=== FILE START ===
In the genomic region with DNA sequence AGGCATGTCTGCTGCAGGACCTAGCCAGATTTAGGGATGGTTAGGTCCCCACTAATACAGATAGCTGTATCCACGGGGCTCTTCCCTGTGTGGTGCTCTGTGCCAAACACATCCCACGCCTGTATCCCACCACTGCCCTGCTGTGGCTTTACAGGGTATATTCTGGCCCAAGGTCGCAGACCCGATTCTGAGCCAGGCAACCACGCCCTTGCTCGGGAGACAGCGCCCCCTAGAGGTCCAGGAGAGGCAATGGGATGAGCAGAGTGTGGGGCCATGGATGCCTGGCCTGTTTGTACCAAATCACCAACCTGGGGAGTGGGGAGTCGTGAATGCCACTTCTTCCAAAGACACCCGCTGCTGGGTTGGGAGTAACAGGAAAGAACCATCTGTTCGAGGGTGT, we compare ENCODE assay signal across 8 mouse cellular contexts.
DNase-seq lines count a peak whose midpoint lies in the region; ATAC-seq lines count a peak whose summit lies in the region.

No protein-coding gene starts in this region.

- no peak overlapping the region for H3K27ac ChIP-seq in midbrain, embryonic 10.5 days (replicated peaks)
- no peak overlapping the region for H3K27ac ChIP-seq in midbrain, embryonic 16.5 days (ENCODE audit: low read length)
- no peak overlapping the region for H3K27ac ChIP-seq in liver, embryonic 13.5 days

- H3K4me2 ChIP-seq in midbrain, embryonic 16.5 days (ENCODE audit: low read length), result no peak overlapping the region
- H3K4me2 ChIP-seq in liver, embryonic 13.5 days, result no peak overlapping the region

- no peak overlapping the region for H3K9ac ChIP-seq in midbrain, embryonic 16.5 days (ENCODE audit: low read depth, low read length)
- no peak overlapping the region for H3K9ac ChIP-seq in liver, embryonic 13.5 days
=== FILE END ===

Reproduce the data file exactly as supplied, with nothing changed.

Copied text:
In the genomic region with DNA sequence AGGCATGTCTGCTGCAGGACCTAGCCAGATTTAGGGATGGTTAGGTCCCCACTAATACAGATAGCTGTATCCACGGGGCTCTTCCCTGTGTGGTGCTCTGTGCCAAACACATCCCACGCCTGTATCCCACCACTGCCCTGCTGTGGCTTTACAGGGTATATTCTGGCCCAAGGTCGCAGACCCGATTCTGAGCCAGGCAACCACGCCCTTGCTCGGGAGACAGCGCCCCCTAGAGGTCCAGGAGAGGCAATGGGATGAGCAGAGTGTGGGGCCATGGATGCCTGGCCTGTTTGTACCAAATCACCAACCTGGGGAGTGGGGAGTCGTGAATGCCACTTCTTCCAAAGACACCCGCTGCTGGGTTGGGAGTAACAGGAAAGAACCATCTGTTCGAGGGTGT, we compare ENCODE assay signal across 8 mouse cellular contexts.
DNase-seq lines count a peak whose midpoint lies in the region; ATAC-seq lines count a peak whose summit lies in the region.

No protein-coding gene starts in this region.

- no peak overlapping the region for H3K27ac ChIP-seq in midbrain, embryonic 10.5 days (replicated peaks)
- no peak overlapping the region for H3K27ac ChIP-seq in midbrain, embryonic 16.5 days (ENCODE audit: low read length)
- no peak overlapping the region for H3K27ac ChIP-seq in liver, embryonic 13.5 days

- H3K4me2 ChIP-seq in midbrain, embryonic 16.5 days (ENCODE audit: low read length), result no peak overlapping the region
- H3K4me2 ChIP-seq in liver, embryonic 13.5 days, result no peak overlapping the region

- no peak overlapping the region for H3K9ac ChIP-seq in midbrain, embryonic 16.5 days (ENCODE audit: low read depth, low read length)
- no peak overlapping the region for H3K9ac ChIP-seq in liver, embryonic 13.5 days